Garden Journal - August 11th 2005

Wildchicken Garden Journal - Miranda Hodgson

 

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August 11th 2005 - Oxfordshire and home

We had a few days away in Oxfordshire at the start of the month, staying with friends. Itís a lovely part of the country, with a very different landscape to North Lincolnshireís, where almost everywhere is flat. Oxfordshire rolls most beautifully, the low hills quilted with fields and dotted with farms and woodland. Itís the quintessential, picture postcard landscape and it was mental images of this kind of land that made me so homesick when worked in the Far East for a few years. On a day of almost unbearable heat and humidity, Iíd gone into a bookshop where Iíd seen a picture book about England. The cover had photo of a landscape that could easily have been in Oxfordshire and it brought tears to my eyes.

 

Oxfordshire view

 

"Many of the lanes we walked along had hedgerows that were positively festooned with our native Clematis vitalba"

During our stay we had a couple of long rambling walks, taking in the countryside near the town of Witney. Itís noticeable that the soil is different by looking at the trees and wildflowers growing. There are far more oaks and fewer beeches. Oaks like a more acid soil and donít grow to such size here as they do in Oxfordshire, while here we have huge beech trees which grow well in our more sandy soil. Many of the lanes we walked along had hedgerows that were positively festooned with our native Clematis vitalba, usually known as Old Manís Beard. I hadnít seen it in full flower before and was pleased to find that it has a pleasant, though faint, scent.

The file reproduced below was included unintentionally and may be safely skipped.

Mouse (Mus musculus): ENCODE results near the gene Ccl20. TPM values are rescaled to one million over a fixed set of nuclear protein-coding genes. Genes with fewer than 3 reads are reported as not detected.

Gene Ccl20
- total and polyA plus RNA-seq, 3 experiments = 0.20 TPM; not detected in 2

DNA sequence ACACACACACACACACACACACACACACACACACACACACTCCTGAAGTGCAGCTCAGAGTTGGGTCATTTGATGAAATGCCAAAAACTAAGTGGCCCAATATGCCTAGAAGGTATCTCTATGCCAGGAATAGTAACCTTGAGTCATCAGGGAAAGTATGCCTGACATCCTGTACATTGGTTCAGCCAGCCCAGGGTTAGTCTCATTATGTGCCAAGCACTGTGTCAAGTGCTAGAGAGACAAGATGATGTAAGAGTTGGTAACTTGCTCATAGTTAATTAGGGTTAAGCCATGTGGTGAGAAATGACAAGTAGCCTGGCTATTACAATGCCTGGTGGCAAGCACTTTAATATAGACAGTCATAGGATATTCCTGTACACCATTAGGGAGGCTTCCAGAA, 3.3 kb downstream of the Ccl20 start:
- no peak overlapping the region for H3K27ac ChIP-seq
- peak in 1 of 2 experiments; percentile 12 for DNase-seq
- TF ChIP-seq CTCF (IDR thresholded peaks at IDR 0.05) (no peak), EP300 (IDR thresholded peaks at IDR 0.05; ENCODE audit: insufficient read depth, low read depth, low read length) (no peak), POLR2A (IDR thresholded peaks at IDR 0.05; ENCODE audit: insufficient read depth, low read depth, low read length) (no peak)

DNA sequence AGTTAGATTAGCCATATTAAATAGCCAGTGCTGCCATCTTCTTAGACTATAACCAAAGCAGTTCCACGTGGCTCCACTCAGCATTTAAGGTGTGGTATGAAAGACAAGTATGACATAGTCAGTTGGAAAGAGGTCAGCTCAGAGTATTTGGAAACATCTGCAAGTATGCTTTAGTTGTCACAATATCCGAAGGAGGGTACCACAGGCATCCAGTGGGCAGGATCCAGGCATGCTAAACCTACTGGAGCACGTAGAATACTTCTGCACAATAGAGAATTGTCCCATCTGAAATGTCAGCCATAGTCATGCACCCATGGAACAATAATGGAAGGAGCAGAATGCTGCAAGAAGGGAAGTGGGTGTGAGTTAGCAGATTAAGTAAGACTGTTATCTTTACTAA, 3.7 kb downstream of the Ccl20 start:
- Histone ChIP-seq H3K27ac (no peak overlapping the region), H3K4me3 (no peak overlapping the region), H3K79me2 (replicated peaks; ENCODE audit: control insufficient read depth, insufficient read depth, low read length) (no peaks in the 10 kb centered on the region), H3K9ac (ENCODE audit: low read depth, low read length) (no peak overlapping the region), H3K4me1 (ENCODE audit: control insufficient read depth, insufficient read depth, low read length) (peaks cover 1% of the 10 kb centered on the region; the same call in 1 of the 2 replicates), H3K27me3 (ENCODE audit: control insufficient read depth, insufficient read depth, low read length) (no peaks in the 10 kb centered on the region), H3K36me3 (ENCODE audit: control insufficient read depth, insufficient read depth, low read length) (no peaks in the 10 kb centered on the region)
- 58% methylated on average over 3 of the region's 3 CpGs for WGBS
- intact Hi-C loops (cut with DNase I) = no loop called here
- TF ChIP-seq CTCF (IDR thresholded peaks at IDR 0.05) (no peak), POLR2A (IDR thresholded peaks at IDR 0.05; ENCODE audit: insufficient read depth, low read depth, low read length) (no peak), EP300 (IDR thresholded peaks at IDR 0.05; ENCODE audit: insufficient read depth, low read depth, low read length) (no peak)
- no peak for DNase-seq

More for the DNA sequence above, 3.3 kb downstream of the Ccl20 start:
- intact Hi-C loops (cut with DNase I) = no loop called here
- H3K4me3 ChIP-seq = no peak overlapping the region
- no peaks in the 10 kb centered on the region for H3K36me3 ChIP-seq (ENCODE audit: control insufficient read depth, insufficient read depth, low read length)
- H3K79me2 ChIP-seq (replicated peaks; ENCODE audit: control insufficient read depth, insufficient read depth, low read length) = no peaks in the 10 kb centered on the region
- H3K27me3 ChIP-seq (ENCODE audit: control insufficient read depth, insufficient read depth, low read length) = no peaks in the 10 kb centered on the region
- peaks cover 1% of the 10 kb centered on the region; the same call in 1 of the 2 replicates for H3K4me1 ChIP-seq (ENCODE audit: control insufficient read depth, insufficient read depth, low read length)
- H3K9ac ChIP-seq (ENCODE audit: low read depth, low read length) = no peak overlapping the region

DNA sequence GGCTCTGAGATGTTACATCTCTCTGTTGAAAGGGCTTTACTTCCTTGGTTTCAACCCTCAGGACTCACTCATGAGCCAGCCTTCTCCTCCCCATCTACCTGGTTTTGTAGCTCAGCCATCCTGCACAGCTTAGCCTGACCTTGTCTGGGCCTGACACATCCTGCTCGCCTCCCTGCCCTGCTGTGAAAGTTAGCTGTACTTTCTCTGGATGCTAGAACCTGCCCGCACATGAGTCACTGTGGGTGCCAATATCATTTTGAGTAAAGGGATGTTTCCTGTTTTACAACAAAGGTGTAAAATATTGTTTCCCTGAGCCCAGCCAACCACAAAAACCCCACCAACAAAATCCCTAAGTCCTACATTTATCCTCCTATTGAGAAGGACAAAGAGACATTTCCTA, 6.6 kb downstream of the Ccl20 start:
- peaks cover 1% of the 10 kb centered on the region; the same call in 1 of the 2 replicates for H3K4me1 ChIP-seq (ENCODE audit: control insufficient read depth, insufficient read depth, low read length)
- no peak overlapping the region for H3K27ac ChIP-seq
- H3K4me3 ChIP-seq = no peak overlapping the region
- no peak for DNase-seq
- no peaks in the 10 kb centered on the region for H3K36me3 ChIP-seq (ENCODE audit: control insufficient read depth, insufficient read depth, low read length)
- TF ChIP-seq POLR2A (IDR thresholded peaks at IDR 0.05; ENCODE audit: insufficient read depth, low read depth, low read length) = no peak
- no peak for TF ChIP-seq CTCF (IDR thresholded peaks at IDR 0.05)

Clematis vitalba

Clematis vitalba

 

Stopping for a picnic on a grassy hillside, I took my customary solitary wander to see what was growing in the long grass. Wild marjoram mixed with scabious, and a short growing type of Centaurea cyanus, were being visited by many bees and butterflies. The pinks and purples combined very well with the buff colour of the dry grass I wondered if the marjoram was a sign of previous settlement as the hill side looked to all of us like it could have been part of an old earth work. Sited on that low hill and next to a small river, it would have made a good spot to set up home, but no trace of dwellings showed above the long grass.

"Back at the house, I talked to young Freddie about the very fine and healthy looking French beans heís growing..."

Back at the house, I talked to young Freddie about the very fine and healthy looking French beans heís growing in three large pots. Both he and his brother have already had some of the beans with meals, though many seem to be eaten raw straight from the plant. Heís smart and chatty and, after finding that he has a budding interest in plants and likes scented leaves, I promised to take him some bergamot (Mondarda didyma) the next time we visit.

 

They have the most pleasing scent of any plant that I know, light and instantly uplifting. Iíve often wondered if it was bergamot that Tolkien had in mind when, in The Lord of the Rings trilogy, he has Aragorn use the herb Athelas to heal those touched by the evil of Sauron. Tolkien writes of a sweet fresh scent that fills the room and lifts the spirits of all close by. I think Freddie, a most discerning 10-year old, will like it.